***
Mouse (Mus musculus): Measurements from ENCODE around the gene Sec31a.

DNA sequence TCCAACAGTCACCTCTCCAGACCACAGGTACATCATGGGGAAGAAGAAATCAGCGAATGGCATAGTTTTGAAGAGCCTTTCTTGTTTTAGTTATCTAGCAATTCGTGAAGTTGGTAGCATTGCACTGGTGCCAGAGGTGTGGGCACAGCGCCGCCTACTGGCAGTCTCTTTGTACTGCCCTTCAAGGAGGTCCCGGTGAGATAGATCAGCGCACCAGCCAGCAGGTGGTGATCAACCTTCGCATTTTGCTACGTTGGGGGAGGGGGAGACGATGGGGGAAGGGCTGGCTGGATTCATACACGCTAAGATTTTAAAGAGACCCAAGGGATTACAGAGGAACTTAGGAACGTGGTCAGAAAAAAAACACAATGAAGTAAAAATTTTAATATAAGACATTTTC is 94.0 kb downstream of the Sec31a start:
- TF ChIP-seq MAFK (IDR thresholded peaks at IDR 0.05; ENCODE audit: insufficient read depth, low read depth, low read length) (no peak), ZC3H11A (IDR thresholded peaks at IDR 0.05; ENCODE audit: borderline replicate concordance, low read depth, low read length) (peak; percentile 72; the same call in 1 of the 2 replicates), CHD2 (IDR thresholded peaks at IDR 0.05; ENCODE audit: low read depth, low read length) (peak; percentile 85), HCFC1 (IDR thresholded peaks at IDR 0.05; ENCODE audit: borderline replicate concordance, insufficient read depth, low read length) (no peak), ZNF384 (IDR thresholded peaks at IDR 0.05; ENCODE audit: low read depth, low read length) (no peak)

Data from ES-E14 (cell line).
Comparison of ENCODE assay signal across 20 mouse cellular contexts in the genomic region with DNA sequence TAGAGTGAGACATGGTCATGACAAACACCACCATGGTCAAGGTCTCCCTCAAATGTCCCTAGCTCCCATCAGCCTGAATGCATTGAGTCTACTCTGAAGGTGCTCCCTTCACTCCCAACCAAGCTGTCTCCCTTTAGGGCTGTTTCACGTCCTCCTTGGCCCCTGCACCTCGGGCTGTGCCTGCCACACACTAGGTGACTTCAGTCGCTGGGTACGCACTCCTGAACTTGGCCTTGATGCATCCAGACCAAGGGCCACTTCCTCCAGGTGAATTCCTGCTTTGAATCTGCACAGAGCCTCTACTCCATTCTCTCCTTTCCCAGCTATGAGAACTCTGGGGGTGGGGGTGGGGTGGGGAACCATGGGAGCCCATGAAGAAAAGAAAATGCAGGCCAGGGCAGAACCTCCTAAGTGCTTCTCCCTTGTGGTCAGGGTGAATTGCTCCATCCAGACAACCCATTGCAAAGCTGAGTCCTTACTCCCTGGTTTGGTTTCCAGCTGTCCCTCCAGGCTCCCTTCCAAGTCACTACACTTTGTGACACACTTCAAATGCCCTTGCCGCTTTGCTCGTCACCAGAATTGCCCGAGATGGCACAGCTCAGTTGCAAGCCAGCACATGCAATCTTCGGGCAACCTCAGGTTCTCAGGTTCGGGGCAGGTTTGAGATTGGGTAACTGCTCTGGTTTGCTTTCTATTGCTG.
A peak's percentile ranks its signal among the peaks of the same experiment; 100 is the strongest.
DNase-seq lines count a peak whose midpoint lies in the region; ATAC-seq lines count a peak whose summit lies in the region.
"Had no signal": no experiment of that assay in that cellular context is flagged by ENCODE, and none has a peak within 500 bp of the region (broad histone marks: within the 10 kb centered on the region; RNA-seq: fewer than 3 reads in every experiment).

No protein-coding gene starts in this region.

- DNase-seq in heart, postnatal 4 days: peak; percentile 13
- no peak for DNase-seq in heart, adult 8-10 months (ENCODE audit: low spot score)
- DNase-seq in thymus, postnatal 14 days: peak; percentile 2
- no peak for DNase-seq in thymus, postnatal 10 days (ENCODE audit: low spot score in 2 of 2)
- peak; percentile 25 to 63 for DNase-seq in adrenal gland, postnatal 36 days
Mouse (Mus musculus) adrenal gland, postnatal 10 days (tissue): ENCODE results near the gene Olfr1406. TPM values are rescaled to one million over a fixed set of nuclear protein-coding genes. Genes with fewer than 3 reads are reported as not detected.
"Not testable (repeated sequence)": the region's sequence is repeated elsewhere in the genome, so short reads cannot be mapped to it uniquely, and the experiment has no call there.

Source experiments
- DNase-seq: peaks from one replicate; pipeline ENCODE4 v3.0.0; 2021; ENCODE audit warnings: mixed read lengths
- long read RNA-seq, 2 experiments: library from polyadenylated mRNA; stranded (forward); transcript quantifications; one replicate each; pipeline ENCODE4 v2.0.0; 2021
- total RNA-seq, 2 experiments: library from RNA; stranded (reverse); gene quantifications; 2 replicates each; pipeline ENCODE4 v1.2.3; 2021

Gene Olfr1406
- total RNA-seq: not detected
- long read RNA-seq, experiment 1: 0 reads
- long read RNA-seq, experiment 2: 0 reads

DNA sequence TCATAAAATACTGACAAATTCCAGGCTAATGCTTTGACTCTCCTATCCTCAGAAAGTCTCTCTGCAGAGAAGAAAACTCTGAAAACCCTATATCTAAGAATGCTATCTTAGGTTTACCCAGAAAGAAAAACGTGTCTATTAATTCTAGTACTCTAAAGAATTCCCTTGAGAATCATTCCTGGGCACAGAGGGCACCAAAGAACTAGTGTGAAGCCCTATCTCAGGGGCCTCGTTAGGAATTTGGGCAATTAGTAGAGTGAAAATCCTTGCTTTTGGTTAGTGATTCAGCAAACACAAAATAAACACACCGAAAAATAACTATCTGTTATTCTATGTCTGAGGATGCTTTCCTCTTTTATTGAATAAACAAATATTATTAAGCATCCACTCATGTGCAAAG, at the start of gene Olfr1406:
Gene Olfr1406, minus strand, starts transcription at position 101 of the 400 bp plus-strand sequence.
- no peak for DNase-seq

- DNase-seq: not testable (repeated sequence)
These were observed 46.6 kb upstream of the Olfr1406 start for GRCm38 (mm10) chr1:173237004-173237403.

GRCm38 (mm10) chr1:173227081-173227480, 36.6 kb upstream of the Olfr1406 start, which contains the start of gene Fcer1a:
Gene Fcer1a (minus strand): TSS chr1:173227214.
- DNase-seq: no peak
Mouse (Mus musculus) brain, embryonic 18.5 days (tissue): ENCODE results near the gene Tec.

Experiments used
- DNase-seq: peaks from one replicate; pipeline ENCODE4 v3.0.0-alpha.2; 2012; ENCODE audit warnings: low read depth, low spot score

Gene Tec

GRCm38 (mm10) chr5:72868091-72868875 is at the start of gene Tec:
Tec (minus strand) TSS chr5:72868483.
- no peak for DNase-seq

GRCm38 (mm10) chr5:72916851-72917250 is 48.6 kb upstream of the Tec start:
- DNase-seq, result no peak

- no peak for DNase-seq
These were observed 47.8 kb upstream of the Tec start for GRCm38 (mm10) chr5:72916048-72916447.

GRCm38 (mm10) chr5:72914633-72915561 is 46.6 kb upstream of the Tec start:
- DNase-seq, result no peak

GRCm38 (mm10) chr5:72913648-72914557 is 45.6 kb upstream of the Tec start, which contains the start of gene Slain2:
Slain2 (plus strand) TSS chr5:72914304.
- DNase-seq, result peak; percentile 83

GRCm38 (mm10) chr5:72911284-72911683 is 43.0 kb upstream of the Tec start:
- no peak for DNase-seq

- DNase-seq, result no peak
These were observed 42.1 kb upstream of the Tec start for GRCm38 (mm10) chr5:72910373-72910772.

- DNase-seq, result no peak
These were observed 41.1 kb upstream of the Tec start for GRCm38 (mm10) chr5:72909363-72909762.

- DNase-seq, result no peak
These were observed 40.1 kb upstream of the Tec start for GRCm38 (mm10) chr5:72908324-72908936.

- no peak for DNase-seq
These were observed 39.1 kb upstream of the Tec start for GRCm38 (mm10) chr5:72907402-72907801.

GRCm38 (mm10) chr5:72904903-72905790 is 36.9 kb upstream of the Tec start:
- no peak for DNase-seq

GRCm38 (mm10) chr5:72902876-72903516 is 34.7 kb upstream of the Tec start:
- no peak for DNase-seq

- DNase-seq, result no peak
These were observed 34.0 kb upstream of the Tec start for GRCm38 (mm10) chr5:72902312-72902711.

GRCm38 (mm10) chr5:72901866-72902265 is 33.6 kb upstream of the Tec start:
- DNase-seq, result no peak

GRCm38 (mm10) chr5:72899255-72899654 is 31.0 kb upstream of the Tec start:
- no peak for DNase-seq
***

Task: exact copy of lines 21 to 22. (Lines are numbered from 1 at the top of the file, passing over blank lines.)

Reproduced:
Gene Olfr1406
- total RNA-seq: not detected